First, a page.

Monday, August 07, 2006

The Zen of the Driving Range

"In so many ways, his family's life feels like a string of accidents, unforeseen, unintended, one incident begetting another. ... And yet these events have formed Gogol, shaped him, determined who he is. They were things for which it was impossible to prepare but which one spent a lifetime looking back at, trying to accept, interpret, comprehend. Things that should never have happened, that seemed out of place and wrong, these were what prevailed, what endured, in the end." -The Namesake, by Jhumpa Lahiri

It's something I'm continually trying to learn, that disappointments are petty and that life goes on.

The day after the driving range, this spot on my thumb was sore and filled with fluid. But it's finally deflating, hardening. (I used to get blisters all the time as a kid playing on the monkey bars, but now that my days consist of sitting at a computer, there's no time for that.) Maybe if I ever get serious about this, I'll get some golf gloves.

I've been going to the Chelsea Piers driving range during summer hours, taking advantage of the weekday daytime specials. Last Friday I chose the "Ball Blitz," $20 an hour for unlimited balls and free club rental. The day was clear and hot. Only occasionally did a breeze lift off the Hudson, relieving everyone of us perched on the multistory driving range.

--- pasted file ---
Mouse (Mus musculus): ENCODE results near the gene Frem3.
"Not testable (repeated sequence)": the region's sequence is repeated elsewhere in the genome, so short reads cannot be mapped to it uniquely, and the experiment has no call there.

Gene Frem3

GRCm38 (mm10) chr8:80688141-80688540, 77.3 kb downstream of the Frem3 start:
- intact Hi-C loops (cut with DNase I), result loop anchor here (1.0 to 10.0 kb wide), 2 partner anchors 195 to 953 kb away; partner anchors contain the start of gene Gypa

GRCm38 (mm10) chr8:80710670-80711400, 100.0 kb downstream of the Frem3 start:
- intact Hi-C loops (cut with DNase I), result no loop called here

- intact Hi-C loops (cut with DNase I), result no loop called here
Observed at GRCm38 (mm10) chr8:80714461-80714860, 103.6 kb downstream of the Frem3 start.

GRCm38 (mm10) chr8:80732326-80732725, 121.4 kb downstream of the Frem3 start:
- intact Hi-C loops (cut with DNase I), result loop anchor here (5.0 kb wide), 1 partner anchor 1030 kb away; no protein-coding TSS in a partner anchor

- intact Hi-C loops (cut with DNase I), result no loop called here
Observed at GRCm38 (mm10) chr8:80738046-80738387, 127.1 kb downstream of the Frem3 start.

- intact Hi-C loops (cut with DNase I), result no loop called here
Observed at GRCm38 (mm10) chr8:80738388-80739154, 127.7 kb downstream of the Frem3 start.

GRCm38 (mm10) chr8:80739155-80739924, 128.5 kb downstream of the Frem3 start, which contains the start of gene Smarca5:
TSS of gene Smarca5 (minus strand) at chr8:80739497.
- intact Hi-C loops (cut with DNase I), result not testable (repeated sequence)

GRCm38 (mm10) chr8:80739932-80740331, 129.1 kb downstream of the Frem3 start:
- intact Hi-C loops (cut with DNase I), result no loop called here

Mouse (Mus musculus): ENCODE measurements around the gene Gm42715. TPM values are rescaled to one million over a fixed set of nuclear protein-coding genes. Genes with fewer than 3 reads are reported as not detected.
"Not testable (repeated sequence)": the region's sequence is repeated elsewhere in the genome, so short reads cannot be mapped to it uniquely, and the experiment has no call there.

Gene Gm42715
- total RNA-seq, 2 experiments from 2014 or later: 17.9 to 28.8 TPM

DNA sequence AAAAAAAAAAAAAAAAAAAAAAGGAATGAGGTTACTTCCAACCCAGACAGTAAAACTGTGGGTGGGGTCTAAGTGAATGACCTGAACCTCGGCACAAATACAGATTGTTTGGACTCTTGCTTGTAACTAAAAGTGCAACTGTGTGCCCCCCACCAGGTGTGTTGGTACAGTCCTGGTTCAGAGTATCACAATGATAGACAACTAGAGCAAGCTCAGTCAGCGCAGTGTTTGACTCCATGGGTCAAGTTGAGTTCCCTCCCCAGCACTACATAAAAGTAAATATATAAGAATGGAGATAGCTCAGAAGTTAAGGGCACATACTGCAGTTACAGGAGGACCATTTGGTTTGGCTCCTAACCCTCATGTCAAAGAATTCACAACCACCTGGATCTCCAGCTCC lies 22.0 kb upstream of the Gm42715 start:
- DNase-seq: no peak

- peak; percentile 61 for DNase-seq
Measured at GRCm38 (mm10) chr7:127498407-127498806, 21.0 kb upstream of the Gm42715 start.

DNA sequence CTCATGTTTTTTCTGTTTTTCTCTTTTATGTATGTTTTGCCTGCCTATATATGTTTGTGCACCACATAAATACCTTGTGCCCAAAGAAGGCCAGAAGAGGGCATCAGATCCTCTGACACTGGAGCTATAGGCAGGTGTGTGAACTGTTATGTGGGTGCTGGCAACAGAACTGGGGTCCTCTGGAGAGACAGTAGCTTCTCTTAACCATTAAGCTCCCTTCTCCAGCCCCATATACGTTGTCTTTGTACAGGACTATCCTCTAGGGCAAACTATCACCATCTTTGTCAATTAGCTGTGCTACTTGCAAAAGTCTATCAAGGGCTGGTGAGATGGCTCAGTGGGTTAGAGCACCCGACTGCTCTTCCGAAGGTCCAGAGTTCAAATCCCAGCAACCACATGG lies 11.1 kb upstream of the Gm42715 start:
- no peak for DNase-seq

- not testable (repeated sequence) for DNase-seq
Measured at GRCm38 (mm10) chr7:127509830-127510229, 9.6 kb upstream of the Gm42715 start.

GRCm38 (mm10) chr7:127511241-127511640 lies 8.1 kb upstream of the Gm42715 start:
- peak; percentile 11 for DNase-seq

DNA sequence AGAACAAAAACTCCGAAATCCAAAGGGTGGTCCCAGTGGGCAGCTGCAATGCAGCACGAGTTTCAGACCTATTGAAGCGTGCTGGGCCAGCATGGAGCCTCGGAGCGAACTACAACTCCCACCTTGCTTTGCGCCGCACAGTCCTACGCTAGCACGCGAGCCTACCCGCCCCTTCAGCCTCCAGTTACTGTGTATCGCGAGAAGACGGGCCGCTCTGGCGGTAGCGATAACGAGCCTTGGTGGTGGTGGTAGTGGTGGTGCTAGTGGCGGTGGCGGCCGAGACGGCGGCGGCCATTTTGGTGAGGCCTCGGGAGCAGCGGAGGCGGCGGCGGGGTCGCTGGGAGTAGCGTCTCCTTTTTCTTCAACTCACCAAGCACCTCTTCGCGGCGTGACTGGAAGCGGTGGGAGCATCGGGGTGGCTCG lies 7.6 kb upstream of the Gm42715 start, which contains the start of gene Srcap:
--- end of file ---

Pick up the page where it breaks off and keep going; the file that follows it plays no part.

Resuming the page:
I love going to the driving range, though I've only been a few times. (Many thanks to Athena and Tomo for introducing me to it.) I have no interest in learning how to play golf, but I find the act of hitting the ball itself very calming and meditative. I don't worry about where the ball goes, though it is always satisfying when my club connects perfectly with the ball. It makes this certain sound--maybe there's a physical term for it, the same sound one hears when a bat hits a baseball dead-on or when one makes a desirable break in pool--a significant crack, not a superficial sound at all.

And then tracking the ball against a blue sky. After my hour was up, I watched two men practice their swings. They both looked like serious golfers, with appropriate attire, their own sets of clubs, concentration. My routine had been to swing every few seconds, almost as quickly as the balls came up out of the ground (one of the things I love about the Chelsea Piers driving range is the automation, no need to retrieve balls out of a machine, stooping over repeatedly to set the ball on top of the tee). But these two men would each focus on his ball, swing, observe the ball's flight, absorb the outcome, gather himself mentally for the next swing. Their golfballs would arc through the air, describing mathematical equations.

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2 Comments:

Blogger athena said...

I'm surprised my brother hasn't commented here on this entry yet. XD

Yeah, there is some satisfaction in the "THWACK!" sound isn't there? But I shouldn't praise it too much or my brother's gonna bug me to go to driving range with him when I'd rather veg out in front of computer, lol.

Automation, awesome! That must be a nice perk.

8:48 AM  
Anonymous Anonymous said...

Hi Lisa,

I enjoy hitting balls at the range also. There's definitely a calming quality in working on the swing and of course it's nice when the ball takes flight :) Maybe eventually you'll even pick up your own golf club(s)? :)

we should go to the range next time you're in town

TY

9:11 PM  

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